Although it’s the seventh movie in Warner Brothers’ DC Extended Universe series, David F. Sandberg’s Shazam! comes across like it is from a parallel universe. Amidst the origin story of a hero whose name is never decided upon, this lighthearted coming-of-age comedy is a lot different in terms of tone and production design than its grim predecessors.
Shazam! opens in 1974 when a young boy named Thad is tested by Shazam (Djimon Hounsou), the last member of the Council of Wizards, who is seeking a champion to inherit his magic and take over his role. The champion must be pure of heart and strong in spirit. Unfortunately, the boy fails the test when he is tempted by creatures that personify the Seven Deadly Sins. In the present day, a grown-up Dr. Thad Sivana (a wonderfully sinister Mark Strong) finds his way back to the Wizard and taps into the dark magic provided by the creatures.
Teenage Billy Batson (Asher Angel), who lost his mother at a carnival, has been in and out of foster homes. He is placed with the Vasquez’s who have a group home with five other foster kids, including superhero “expert” Freddy Freeman (Jack Dylan Grazer). Billy chosen by the Wizard, receiving his magic powers when he says the Wizard’s name, Shazam. It turns him into a costumed adult (Zachary Levi in a nuanced comedic performance atypical for the genre) but because Billy doesn’t understand what his powers are, Freddy devises tests to learn them, making Shazam! into a cross between the movie body-switching comedy Big and the TV series, The Greatest American Hero. After Billy becomes a viral sensation while discovering his powers, Sivana wants Shazam’s magic for his own.
Henry Gayden’s script is well written. Being a superhero movie, the outcome is predetermined on who will be the victor. However, the journey the audience takes with the characters, who appear as realistic individuals because of the talented cast, is Shazam!‘s great strength. In addition to the action and laughs, the movie strikes the right emotional chords. Billy is understandably cautious about connecting with others after losing his mother at such a young age. Yet, what he learns about family helps him on multiple levels, a theme applicable to the viewers.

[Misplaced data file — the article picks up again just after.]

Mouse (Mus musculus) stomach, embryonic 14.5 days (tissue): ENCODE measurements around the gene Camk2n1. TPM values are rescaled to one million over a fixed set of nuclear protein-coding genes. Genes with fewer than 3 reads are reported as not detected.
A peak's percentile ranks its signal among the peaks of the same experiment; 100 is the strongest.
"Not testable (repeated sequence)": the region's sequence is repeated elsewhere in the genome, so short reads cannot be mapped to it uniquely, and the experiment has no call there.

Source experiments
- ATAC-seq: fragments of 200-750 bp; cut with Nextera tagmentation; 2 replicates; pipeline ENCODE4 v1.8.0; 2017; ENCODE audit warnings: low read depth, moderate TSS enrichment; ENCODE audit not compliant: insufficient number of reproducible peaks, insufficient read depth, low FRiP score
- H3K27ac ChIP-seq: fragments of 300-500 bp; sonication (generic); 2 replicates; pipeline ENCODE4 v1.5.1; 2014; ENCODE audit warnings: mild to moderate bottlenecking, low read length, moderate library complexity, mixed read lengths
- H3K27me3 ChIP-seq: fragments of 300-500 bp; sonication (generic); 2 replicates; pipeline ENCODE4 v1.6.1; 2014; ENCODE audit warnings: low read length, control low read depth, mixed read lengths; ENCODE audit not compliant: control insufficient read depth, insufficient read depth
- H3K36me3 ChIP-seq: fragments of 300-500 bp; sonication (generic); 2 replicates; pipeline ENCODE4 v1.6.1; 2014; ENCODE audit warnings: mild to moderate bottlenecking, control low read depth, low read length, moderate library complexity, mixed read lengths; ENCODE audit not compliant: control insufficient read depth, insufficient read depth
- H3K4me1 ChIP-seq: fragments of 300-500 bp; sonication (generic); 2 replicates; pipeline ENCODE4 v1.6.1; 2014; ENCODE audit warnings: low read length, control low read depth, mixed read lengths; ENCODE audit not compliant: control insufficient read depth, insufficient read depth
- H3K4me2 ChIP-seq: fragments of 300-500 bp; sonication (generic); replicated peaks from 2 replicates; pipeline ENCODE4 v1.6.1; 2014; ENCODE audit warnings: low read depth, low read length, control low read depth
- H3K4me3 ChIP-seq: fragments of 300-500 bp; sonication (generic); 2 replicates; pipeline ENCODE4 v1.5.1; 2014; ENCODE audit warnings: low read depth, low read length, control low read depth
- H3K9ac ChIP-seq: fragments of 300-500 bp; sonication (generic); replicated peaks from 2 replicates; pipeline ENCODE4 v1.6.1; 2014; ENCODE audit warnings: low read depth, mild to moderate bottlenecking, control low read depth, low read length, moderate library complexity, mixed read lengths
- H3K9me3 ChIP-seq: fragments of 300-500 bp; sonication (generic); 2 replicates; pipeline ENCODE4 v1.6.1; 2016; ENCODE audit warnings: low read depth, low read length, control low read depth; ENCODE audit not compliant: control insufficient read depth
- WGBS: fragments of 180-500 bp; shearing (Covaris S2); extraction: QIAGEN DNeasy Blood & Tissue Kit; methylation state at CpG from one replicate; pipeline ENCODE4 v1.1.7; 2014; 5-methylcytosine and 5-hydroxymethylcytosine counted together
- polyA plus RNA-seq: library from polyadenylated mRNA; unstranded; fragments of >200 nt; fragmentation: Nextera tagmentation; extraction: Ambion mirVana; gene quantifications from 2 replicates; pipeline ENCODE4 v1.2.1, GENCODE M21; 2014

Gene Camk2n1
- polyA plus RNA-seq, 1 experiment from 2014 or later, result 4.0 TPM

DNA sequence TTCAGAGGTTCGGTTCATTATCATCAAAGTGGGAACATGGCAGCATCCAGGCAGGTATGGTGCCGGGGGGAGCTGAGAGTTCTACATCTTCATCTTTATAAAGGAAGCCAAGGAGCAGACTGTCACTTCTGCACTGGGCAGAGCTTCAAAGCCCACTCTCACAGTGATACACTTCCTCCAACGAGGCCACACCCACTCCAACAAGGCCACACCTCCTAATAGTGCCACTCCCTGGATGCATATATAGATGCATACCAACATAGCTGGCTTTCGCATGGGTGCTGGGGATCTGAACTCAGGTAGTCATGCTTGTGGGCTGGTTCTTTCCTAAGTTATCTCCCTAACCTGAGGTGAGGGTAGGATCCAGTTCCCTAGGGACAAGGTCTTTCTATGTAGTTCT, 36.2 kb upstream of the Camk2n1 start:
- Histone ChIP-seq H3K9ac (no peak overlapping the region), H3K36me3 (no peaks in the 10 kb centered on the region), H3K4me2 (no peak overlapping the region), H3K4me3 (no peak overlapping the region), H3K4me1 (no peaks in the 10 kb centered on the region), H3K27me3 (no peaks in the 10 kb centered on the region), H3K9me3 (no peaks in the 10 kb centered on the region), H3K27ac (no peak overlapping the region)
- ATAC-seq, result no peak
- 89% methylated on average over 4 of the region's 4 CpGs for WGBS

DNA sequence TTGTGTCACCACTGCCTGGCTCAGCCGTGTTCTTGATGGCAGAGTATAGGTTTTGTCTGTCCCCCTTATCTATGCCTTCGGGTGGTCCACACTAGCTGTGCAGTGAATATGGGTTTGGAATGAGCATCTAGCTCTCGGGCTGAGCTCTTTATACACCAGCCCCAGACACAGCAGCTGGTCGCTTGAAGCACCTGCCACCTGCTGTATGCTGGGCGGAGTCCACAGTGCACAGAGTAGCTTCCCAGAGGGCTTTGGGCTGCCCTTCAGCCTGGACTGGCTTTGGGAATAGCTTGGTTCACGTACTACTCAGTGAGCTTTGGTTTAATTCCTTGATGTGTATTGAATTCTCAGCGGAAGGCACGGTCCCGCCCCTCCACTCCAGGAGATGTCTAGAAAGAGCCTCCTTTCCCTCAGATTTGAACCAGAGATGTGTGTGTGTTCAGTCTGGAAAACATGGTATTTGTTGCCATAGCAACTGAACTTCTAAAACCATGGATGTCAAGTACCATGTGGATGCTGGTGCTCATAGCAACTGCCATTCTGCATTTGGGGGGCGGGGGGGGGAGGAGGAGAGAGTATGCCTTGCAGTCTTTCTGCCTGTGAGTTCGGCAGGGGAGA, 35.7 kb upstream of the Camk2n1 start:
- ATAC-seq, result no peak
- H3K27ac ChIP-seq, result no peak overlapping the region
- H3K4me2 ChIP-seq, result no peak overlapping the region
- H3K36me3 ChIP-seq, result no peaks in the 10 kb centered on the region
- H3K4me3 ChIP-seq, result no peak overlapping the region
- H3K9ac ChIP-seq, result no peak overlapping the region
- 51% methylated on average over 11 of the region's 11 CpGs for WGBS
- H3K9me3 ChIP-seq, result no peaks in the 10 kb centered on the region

The video is presented in 1080p displayed at an aspect ratio of 2.4:1 and looks super. Primary colors are bold hues. Billy’s costume alone demonstrates this with the rich red and bright yellow. Whites are accurate as seen in his cape and blacks are inky. The image offers a solid contrast and fine texture details, the ridges in the costume make this apparent. The CG work blends well with natural objects. In the extras, they reveal having to recreate the Philadelphia skyline, which looked seamless as Billy plays with lightning.
The audio is Dolby Atmos, which filled my 7.1 system nicely. Scenes are augmented by ambiance effect and Benjamin Wallfisch scores. The action effects move around and across channels. The bass is powerful but never overpowering to the point of distortion. Dialogue is always clear, and all elements are balanced well together.
- The Special Features, all in HD, are:
- Superhero Hooky (4 min) – A motion comic in which our hero attempts to explain why the six kids ditched school. It’s a bit silly and geared towards kids.
- The Magical World of Shazam (27 min) – A behind-the-scenes look that delves lightly into the three different production stages of making the film.
- Super Fun Zac (3 min) – Praised by his cast mates, Levi’s natural personality shows why he was perfectly cast in the role.
- Deleted and Alternate Scenes (37 min) – Sixteen scenes with an option to hear the director’s introductions.
- Gag Reel (3 min) – Moments of the cast flubbing scenes and acting silly.
- Who Is Shazam? (6 min) – A look at Shazam and Sivana in different media.
- Carnival Scene Study (10 min) – A breakdown of the climatic action sequence at the Christmas carnival.
- Shazamily Values (6 min) – Better watch the movie before looking at this extra about Billy’s foster family.
Currently my favorite of the DCEU, Shazam! is an absolute treat and a refreshing take on the genre. The only reason I wouldn’t call it a family film is because it might be too violent and the Sin creatures too scary for little ones. Otherwise, I highly recommend it. The high-def presentation of the video and audio delights the eyes and ears. Would have preferred more extras and had them go into more depth, but I am very glad to add this Blu-ray to the library.